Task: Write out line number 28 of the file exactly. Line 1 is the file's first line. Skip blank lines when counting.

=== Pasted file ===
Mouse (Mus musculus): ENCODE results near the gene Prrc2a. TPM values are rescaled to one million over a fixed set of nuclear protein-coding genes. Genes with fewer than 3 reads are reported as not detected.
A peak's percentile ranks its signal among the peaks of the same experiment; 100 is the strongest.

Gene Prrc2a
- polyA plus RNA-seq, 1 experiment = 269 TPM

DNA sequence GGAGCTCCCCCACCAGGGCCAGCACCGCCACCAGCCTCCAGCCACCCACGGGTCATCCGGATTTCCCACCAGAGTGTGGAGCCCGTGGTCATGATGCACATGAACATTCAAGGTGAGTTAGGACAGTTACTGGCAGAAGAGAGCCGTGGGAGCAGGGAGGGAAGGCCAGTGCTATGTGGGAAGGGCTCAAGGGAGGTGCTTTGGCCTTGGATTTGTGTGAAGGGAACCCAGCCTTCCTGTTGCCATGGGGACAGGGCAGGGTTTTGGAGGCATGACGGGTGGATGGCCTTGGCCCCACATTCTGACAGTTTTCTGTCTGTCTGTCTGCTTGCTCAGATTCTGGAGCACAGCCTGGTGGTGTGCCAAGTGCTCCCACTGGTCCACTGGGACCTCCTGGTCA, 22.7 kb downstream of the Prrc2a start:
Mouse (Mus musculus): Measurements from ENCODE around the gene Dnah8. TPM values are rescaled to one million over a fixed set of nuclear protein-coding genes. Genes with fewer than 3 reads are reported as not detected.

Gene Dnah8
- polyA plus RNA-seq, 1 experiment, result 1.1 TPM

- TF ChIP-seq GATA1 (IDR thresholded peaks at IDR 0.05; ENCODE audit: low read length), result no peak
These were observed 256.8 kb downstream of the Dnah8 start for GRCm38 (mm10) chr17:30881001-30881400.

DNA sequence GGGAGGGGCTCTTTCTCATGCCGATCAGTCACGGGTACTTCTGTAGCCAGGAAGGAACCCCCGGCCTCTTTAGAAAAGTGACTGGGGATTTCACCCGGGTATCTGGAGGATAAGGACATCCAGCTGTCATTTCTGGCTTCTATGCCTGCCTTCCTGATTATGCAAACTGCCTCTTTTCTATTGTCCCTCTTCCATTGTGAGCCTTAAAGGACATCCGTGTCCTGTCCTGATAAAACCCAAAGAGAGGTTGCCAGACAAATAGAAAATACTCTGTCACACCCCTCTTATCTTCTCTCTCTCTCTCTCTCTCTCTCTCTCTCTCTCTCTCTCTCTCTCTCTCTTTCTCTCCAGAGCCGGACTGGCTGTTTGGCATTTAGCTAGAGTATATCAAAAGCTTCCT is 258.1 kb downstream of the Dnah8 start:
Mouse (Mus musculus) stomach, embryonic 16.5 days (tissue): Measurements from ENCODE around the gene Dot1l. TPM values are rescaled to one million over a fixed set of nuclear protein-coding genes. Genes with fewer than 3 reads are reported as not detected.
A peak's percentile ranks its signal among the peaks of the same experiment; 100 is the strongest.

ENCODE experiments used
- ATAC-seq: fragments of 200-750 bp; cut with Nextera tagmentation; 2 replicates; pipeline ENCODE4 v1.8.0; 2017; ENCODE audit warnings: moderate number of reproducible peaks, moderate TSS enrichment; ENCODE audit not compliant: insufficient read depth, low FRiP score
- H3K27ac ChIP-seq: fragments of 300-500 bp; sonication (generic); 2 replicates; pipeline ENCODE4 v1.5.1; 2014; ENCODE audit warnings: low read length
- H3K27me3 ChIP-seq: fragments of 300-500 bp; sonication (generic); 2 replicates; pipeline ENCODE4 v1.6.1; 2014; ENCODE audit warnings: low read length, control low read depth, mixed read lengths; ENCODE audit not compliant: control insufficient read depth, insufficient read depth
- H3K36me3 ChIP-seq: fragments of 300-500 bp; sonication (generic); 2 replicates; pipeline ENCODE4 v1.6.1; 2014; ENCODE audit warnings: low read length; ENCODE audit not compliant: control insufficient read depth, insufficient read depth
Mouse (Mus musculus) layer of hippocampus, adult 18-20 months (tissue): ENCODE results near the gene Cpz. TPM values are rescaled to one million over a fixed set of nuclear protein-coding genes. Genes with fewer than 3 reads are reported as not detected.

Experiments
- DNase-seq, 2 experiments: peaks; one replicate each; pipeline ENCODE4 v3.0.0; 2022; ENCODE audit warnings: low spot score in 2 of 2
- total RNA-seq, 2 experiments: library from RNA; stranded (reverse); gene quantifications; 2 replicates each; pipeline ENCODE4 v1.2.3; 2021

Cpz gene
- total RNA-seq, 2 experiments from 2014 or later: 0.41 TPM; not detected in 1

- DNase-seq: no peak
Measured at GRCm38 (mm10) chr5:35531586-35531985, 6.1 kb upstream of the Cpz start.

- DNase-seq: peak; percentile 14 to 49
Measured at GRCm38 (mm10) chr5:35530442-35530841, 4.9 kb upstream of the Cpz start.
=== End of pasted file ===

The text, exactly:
Measured at GRCm38 (mm10) chr5:35530442-35530841, 4.9 kb upstream of the Cpz start.